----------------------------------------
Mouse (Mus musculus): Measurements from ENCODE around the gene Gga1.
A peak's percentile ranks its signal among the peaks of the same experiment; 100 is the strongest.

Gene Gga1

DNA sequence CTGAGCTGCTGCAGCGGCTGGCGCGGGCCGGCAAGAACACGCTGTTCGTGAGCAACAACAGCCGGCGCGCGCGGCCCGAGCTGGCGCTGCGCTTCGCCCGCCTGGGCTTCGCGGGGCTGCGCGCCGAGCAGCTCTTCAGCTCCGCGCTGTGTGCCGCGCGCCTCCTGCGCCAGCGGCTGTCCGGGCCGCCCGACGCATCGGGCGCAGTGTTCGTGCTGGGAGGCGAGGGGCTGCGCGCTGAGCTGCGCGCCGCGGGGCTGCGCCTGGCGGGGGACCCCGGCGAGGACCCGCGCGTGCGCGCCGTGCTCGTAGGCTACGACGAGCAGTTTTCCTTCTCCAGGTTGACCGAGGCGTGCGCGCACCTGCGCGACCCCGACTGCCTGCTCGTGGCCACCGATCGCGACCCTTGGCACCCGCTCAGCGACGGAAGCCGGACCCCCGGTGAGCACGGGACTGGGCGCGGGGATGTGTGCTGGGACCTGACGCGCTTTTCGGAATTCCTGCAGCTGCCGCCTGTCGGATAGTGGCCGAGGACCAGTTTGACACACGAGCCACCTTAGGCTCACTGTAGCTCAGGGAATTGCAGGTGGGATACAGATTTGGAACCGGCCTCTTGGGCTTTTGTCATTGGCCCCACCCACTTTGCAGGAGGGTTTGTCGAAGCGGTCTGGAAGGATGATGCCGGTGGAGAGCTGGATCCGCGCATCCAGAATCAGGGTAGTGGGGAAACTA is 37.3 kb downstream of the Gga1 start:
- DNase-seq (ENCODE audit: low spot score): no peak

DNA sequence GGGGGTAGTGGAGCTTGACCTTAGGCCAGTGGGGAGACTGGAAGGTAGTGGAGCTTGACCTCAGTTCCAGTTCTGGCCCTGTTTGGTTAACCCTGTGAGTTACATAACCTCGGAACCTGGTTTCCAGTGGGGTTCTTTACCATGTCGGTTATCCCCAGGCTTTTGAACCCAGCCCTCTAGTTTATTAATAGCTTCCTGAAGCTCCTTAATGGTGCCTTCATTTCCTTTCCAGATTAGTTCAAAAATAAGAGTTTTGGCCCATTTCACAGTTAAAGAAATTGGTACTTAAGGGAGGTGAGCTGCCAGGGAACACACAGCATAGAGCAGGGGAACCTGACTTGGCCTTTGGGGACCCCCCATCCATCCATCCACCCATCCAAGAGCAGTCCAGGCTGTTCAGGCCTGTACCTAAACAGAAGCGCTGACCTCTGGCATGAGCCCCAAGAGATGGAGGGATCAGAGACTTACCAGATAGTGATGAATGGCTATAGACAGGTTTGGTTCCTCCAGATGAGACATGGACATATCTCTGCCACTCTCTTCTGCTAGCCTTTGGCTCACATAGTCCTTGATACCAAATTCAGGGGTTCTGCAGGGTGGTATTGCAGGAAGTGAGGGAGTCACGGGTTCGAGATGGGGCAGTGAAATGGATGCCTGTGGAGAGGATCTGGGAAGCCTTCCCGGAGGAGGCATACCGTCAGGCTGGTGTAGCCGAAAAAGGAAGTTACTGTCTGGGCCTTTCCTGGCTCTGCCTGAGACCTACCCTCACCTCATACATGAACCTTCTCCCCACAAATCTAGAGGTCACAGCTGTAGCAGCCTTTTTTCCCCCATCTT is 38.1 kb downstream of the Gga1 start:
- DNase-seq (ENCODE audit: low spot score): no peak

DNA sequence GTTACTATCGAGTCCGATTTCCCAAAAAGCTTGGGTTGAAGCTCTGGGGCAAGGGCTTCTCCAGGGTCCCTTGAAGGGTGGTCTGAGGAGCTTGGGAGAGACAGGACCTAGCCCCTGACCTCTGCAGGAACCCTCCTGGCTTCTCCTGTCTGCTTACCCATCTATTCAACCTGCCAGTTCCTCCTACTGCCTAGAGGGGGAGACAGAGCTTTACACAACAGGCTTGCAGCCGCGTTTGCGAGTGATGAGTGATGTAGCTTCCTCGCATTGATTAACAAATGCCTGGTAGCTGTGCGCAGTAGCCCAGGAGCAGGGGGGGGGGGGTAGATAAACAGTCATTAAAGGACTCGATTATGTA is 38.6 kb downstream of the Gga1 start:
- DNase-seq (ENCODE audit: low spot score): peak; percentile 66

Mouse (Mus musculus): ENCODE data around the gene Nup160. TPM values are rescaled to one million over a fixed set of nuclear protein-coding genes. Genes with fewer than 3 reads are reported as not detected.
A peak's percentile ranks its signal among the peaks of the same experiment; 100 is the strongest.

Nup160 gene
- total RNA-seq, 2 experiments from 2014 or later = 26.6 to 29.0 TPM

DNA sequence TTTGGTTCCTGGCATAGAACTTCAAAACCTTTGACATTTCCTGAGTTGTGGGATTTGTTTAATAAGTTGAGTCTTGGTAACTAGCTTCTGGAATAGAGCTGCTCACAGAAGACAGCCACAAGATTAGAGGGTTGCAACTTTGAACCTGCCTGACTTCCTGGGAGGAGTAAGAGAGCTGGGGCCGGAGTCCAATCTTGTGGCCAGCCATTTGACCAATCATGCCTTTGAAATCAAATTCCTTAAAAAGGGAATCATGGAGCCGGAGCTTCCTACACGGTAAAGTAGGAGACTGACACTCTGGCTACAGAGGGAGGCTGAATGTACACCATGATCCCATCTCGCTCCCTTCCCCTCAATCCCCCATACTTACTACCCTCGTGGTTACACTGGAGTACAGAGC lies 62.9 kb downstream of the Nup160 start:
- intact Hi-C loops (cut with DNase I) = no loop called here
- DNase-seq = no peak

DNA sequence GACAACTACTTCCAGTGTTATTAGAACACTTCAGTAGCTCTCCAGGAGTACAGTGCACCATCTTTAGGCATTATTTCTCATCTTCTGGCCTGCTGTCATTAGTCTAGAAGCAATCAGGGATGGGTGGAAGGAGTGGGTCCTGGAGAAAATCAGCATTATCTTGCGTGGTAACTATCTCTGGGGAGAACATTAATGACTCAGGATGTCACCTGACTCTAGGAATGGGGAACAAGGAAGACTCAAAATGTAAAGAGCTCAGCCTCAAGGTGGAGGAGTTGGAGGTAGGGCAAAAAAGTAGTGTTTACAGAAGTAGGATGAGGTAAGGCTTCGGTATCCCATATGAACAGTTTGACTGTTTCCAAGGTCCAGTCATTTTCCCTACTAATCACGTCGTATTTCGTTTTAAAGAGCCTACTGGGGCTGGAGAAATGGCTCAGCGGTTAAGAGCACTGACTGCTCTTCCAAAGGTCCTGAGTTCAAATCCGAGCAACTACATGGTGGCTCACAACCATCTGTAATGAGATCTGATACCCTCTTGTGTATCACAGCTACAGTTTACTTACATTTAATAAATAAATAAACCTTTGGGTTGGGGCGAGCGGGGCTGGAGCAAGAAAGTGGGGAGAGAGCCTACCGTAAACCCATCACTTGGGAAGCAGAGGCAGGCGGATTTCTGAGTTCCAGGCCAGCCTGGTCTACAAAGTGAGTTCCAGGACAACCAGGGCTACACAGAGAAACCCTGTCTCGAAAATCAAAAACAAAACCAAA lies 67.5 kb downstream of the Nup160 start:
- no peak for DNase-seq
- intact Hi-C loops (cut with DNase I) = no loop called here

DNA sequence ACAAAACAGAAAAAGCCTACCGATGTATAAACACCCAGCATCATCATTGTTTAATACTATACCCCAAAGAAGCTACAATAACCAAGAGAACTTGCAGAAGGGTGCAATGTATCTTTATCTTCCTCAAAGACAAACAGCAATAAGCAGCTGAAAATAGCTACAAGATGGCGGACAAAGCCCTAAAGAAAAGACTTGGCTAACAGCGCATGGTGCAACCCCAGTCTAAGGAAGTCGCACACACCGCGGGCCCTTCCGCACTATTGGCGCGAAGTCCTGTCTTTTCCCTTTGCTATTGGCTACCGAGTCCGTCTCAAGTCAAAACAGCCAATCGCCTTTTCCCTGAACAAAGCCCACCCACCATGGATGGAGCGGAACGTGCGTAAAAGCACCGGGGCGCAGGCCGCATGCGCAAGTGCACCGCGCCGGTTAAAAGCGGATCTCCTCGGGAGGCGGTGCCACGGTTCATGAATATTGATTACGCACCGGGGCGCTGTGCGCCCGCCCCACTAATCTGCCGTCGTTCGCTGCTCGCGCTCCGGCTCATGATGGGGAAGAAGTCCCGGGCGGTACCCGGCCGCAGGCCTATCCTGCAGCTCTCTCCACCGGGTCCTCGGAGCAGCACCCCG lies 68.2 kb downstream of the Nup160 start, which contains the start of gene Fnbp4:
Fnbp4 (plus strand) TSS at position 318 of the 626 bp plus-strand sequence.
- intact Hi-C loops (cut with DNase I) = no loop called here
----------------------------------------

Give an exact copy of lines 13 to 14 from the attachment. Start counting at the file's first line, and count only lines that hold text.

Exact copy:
- total RNA-seq, 2 experiments from 2014 or later = 26.6 to 29.0 TPM

DNA sequence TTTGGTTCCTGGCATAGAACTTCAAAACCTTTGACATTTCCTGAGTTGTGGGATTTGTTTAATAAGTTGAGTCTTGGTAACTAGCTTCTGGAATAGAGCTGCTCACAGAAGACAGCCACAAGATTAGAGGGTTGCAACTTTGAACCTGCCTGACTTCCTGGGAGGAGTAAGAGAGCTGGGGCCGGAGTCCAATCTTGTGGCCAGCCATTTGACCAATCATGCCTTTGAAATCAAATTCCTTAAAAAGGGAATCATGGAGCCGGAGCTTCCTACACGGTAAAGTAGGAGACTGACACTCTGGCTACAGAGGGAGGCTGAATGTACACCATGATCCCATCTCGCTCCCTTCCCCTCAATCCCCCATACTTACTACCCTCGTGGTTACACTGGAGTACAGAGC lies 62.9 kb downstream of the Nup160 start: